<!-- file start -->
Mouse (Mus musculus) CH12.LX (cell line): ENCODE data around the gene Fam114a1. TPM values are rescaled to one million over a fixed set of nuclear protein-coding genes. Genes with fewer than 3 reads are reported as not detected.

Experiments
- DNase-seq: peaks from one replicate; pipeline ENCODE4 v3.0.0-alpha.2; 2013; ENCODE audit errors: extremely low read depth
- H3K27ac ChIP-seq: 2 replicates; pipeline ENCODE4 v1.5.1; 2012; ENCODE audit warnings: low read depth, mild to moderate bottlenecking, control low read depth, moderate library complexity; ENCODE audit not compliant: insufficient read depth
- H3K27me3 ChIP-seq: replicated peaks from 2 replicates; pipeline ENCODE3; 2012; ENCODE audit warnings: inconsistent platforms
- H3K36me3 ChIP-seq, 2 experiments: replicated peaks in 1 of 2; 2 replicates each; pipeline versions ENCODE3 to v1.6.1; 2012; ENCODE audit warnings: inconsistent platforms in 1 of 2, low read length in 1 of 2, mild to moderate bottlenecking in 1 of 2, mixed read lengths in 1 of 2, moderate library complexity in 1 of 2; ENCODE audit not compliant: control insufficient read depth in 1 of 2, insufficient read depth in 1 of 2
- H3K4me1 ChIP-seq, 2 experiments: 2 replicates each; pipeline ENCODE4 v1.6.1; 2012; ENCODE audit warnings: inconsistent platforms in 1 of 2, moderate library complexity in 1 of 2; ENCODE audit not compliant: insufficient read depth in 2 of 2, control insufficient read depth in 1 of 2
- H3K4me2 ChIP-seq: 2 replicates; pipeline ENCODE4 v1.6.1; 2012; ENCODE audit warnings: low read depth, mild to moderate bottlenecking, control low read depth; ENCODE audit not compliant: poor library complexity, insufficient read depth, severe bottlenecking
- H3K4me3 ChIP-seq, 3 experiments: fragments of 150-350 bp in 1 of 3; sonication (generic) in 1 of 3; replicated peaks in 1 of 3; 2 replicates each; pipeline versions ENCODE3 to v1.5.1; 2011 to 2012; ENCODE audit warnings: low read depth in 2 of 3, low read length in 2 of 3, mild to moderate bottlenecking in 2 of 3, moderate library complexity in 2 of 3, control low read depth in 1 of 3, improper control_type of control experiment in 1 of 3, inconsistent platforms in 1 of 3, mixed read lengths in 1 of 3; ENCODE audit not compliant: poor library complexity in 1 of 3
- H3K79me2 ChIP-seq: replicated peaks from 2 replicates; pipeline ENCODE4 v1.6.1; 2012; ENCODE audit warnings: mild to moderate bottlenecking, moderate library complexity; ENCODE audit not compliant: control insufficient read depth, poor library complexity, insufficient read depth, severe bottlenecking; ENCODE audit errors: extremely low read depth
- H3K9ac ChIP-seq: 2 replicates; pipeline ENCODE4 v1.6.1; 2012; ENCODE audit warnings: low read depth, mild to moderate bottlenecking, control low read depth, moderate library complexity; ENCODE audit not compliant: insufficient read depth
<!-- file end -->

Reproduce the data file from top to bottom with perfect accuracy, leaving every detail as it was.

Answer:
Mouse (Mus musculus) CH12.LX (cell line): ENCODE data around the gene Fam114a1. TPM values are rescaled to one million over a fixed set of nuclear protein-coding genes. Genes with fewer than 3 reads are reported as not detected.

Experiments
- DNase-seq: peaks from one replicate; pipeline ENCODE4 v3.0.0-alpha.2; 2013; ENCODE audit errors: extremely low read depth
- H3K27ac ChIP-seq: 2 replicates; pipeline ENCODE4 v1.5.1; 2012; ENCODE audit warnings: low read depth, mild to moderate bottlenecking, control low read depth, moderate library complexity; ENCODE audit not compliant: insufficient read depth
- H3K27me3 ChIP-seq: replicated peaks from 2 replicates; pipeline ENCODE3; 2012; ENCODE audit warnings: inconsistent platforms
- H3K36me3 ChIP-seq, 2 experiments: replicated peaks in 1 of 2; 2 replicates each; pipeline versions ENCODE3 to v1.6.1; 2012; ENCODE audit warnings: inconsistent platforms in 1 of 2, low read length in 1 of 2, mild to moderate bottlenecking in 1 of 2, mixed read lengths in 1 of 2, moderate library complexity in 1 of 2; ENCODE audit not compliant: control insufficient read depth in 1 of 2, insufficient read depth in 1 of 2
- H3K4me1 ChIP-seq, 2 experiments: 2 replicates each; pipeline ENCODE4 v1.6.1; 2012; ENCODE audit warnings: inconsistent platforms in 1 of 2, moderate library complexity in 1 of 2; ENCODE audit not compliant: insufficient read depth in 2 of 2, control insufficient read depth in 1 of 2
- H3K4me2 ChIP-seq: 2 replicates; pipeline ENCODE4 v1.6.1; 2012; ENCODE audit warnings: low read depth, mild to moderate bottlenecking, control low read depth; ENCODE audit not compliant: poor library complexity, insufficient read depth, severe bottlenecking
- H3K4me3 ChIP-seq, 3 experiments: fragments of 150-350 bp in 1 of 3; sonication (generic) in 1 of 3; replicated peaks in 1 of 3; 2 replicates each; pipeline versions ENCODE3 to v1.5.1; 2011 to 2012; ENCODE audit warnings: low read depth in 2 of 3, low read length in 2 of 3, mild to moderate bottlenecking in 2 of 3, moderate library complexity in 2 of 3, control low read depth in 1 of 3, improper control_type of control experiment in 1 of 3, inconsistent platforms in 1 of 3, mixed read lengths in 1 of 3; ENCODE audit not compliant: poor library complexity in 1 of 3
- H3K79me2 ChIP-seq: replicated peaks from 2 replicates; pipeline ENCODE4 v1.6.1; 2012; ENCODE audit warnings: mild to moderate bottlenecking, moderate library complexity; ENCODE audit not compliant: control insufficient read depth, poor library complexity, insufficient read depth, severe bottlenecking; ENCODE audit errors: extremely low read depth
- H3K9ac ChIP-seq: 2 replicates; pipeline ENCODE4 v1.6.1; 2012; ENCODE audit warnings: low read depth, mild to moderate bottlenecking, control low read depth, moderate library complexity; ENCODE audit not compliant: insufficient read depth